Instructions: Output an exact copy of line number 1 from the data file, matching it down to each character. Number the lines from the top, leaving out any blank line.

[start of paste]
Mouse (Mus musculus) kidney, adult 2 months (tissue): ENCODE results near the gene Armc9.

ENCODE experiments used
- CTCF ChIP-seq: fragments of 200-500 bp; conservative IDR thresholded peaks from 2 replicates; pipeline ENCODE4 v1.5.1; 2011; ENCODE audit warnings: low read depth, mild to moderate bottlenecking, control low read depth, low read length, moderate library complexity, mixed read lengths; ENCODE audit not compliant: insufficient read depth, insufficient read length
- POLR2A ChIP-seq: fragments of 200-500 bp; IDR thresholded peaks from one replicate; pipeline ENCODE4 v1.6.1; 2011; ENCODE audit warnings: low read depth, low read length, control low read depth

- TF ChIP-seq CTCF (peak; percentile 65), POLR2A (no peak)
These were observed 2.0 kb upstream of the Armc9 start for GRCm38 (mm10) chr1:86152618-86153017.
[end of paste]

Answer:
Mouse (Mus musculus) kidney, adult 2 months (tissue): ENCODE results near the gene Armc9.